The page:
Army Staff Sgt. Kurt Curtiss, of Murray, died Aug. 26, 2009, in Afghanistan nine weeks after Bergdahl's disappearance. Curtiss and Bergdahl were both assigned to the 1st Battalion, 501st Infantry Regiment, 4th Brigade Combat Team, 25th Infantry Division.
Some of Curtiss' comrades came forward Monday to say Curtiss and five other soldiers died in searches for Bergdahl, who fell into enemy hands by walking away from his unit.
The Taliban released Bergdahl on Saturday in a deal that frees five men who had been held Guantanamo Bay. The five, all of whom held leadership posts in the Taliban, must remain in Qatar for a year.
Kurt Curtiss' widow, Elizabeth Ivory, spoke to NBC's "Today Show" in a segment that aired Tuesday morning. She said she is not certain her late husband actually died searching for Bergdahl.
"I'm more than happy that he is no longer a prisoner of war, but I'm not OK with people wanting to call him a hero," Ivory told the network. She remarried in August.
Ivory's father, Ken Black, said he is reserving judgment until he knows more about how Bergdahl was captured.
"I would like to know his side of the story," Black said Tuesday. "I'm not going to judge anything in regards to this individual. And I would hope he would come out and truthfully tell people why he left or what his circumstances were when he went missing. Of course, this whole deal has brought up bad memories."
Both Black, who lives in West Valley City, and Bob Curtiss, who lives in Philadelphia, said they did not know anything about Kurt Curtiss' connection to the Bergdahl search until after Bergdahl's release.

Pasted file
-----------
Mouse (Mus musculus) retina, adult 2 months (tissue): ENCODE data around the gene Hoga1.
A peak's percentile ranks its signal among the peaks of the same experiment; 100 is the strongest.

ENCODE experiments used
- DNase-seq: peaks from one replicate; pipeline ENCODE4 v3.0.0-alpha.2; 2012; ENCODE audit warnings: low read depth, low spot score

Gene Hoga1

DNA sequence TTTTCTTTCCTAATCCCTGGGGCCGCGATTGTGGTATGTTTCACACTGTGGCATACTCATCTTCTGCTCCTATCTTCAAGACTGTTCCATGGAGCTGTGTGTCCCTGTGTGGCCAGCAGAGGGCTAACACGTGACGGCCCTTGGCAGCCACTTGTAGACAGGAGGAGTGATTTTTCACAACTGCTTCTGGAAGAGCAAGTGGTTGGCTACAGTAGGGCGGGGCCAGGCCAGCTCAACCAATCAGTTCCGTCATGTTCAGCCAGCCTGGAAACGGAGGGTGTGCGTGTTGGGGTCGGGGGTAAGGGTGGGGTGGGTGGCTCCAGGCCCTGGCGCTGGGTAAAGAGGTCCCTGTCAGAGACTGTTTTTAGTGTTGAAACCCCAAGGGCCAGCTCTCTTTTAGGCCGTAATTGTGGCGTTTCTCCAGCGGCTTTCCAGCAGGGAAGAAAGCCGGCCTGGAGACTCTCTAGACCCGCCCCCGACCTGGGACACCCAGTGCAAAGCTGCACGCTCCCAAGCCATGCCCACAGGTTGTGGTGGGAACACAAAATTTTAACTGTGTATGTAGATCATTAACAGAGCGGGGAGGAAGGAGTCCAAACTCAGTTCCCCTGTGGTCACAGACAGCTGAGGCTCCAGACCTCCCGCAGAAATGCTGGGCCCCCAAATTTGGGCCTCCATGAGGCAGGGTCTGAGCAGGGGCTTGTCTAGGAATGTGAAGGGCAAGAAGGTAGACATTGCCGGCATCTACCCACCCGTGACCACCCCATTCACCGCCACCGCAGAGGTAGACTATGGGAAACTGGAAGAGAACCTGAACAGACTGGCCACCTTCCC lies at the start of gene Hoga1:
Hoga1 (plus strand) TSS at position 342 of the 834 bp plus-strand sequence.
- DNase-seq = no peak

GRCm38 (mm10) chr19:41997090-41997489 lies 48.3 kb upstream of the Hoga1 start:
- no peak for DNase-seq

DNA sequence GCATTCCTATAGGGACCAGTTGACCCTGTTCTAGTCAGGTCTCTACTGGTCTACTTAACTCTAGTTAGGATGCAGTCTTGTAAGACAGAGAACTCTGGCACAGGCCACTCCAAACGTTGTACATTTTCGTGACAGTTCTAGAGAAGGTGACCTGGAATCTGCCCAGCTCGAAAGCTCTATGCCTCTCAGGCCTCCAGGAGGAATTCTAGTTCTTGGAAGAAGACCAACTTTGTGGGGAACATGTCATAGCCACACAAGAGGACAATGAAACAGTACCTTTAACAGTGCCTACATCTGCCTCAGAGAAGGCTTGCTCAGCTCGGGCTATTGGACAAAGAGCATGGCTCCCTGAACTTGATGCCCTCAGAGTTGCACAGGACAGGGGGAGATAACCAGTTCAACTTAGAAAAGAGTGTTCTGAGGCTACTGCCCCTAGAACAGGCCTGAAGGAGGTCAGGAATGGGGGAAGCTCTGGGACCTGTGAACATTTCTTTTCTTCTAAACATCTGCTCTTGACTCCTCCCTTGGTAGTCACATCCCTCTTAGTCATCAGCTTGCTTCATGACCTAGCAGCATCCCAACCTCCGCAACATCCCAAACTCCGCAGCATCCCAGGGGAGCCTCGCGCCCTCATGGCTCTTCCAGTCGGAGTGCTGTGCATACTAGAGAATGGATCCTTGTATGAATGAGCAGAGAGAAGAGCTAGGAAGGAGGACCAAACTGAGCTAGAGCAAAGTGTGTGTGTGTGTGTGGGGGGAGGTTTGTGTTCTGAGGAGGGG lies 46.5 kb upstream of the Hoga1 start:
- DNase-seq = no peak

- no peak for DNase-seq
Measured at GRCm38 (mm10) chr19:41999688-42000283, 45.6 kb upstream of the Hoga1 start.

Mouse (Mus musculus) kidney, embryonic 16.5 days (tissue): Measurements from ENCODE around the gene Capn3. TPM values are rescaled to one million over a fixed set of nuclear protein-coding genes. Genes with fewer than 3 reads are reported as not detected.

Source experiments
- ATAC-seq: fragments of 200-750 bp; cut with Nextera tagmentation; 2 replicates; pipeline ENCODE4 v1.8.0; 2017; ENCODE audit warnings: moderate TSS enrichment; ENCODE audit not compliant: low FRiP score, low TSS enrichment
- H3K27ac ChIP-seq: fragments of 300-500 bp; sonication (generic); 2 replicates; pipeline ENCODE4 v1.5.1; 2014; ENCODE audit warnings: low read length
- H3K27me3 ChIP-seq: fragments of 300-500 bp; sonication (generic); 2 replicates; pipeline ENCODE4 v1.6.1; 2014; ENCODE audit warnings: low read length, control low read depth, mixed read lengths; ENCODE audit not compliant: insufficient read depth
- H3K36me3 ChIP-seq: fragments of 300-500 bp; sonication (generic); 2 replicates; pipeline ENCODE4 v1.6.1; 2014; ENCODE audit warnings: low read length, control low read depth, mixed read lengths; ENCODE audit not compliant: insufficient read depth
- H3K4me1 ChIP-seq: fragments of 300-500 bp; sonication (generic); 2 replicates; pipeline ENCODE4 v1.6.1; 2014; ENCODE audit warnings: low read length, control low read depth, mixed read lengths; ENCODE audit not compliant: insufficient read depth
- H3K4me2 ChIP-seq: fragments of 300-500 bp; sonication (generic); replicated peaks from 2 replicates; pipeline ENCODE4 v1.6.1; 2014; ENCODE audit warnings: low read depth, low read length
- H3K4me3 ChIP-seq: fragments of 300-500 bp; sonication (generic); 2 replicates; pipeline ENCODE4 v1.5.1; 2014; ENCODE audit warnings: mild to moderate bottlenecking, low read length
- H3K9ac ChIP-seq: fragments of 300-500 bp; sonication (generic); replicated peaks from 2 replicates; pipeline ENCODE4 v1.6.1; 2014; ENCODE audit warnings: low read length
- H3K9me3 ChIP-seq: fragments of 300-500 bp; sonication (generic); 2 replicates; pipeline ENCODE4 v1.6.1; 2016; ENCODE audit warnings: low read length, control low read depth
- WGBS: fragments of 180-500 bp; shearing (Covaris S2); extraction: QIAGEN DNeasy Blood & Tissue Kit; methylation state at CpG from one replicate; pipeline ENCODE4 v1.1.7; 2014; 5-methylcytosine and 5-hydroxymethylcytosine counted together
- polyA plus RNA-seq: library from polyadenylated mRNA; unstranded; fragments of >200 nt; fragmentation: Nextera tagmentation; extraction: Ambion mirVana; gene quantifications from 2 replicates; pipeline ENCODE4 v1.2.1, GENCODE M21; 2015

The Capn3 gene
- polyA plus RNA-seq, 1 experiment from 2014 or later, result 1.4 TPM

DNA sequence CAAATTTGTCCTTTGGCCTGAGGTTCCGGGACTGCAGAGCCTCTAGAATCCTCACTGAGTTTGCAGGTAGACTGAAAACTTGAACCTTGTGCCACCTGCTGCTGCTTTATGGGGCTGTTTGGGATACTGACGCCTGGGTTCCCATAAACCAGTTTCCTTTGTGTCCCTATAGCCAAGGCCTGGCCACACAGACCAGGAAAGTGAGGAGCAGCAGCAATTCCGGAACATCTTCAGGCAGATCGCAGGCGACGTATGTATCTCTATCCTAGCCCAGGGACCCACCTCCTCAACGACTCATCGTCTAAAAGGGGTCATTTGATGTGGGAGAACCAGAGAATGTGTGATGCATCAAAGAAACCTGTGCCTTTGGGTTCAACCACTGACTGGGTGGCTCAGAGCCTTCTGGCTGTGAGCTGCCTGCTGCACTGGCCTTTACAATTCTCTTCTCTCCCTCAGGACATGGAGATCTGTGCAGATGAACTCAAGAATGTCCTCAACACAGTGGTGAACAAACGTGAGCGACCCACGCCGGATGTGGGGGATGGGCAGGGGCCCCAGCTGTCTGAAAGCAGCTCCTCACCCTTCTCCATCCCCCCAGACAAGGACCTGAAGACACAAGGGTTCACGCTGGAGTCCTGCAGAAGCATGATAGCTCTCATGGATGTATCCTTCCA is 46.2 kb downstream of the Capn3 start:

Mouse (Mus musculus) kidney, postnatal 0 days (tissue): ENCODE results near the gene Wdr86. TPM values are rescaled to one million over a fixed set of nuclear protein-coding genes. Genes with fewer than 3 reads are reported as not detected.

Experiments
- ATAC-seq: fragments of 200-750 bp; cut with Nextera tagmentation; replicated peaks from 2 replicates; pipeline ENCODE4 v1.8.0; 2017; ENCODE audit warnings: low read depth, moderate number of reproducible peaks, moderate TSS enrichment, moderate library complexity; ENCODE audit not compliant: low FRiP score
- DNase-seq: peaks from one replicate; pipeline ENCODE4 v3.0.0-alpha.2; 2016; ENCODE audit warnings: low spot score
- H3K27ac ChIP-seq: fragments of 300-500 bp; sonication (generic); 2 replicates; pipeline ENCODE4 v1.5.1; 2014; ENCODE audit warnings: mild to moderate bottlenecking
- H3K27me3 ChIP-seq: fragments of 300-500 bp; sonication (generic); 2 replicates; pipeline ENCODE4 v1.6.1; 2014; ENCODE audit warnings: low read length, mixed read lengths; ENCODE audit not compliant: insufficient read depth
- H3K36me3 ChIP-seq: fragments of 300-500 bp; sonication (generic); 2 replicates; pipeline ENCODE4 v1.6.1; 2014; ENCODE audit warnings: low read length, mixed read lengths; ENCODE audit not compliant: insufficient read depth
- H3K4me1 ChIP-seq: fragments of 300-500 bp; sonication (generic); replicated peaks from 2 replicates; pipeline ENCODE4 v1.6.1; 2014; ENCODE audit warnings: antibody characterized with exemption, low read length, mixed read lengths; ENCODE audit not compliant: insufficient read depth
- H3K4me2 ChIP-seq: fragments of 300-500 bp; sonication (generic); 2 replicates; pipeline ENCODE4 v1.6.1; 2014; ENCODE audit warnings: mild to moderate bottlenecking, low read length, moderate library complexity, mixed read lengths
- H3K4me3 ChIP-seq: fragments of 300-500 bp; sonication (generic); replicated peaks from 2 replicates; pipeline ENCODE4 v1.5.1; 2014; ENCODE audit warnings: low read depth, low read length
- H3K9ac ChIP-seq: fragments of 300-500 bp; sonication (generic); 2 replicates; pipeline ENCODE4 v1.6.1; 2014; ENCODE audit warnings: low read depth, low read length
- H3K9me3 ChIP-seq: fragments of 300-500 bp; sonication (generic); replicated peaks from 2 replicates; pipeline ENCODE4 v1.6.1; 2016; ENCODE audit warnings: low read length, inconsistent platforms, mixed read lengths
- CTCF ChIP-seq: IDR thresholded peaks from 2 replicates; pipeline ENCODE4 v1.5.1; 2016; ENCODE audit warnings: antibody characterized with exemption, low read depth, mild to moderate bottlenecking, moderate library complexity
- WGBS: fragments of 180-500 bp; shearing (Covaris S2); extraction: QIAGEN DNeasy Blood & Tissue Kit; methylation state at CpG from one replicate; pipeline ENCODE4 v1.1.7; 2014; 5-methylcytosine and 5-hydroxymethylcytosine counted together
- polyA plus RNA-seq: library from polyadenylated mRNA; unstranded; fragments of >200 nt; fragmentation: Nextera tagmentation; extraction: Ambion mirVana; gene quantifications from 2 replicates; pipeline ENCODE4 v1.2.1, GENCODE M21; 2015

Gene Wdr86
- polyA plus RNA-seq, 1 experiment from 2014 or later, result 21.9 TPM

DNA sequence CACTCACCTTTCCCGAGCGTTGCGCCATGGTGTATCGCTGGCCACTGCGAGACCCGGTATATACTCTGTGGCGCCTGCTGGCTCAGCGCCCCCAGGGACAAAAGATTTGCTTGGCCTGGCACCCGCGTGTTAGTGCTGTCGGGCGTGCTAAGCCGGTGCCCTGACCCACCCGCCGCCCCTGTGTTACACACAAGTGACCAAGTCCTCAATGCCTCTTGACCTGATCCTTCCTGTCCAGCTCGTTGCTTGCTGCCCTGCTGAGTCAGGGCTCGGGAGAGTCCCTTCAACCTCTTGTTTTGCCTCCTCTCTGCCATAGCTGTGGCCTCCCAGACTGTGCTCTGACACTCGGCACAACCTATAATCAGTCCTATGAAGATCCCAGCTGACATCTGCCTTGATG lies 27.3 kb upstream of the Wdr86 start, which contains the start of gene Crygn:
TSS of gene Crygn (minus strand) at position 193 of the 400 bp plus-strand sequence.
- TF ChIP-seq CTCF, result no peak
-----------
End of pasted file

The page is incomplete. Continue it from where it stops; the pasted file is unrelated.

The Army had told the family, Bob Curtiss said, that his son died searching for a Taliban leader who had taken refuge in a medical clinic demanding treatment. Curtiss died from gunshot wounds.
A video posted on YouTube in 2011 claims to show Curtiss kicking in the medical clinic door moments before his death. Soldiers then describe Curtiss' death and retrieving his body. The video includes interviews with soldiers in Kurt Curtiss' unit, but there is no mention of Bergdahl.
Bob Curtiss said he tried for two years to obtain the incident report on his son's death, but never received it. The father said he made his inquiries through the casualty-assistance officer assigned to his family.
Bob Curtiss like his daughter-in-law isn't certain what his son was doing when he died but is confident the swap for Bergdahl should not have been made.
"It's very hurtful to the soldiers who gave their lives to their country," Bob Curtiss said. "It's like a slap in the face to these soldiers."
In addition to his wife, Curtiss is survived by two children.
Black said he was happy for Bergdahl's parents. But his son-in-law's death has been difficult for everyone in his family.
"It's not easy," Black said, "rehashing the things that happened at the time of Kurt being killed."
President defends deal
President Barack Obama brushed aside questions Tuesday about the circumstances surrounding Bergdahl's capture. He said the United States has a "sacred" obligation to not leave men and women in uniform behind.
"Regardless of the circumstances, whatever those circumstances may turn out to be, we still get an American soldier back if he's held in captivity," Obama said during a news conference in Poland as he opened a three-country European visit. "We don't condition that."
The Associated Press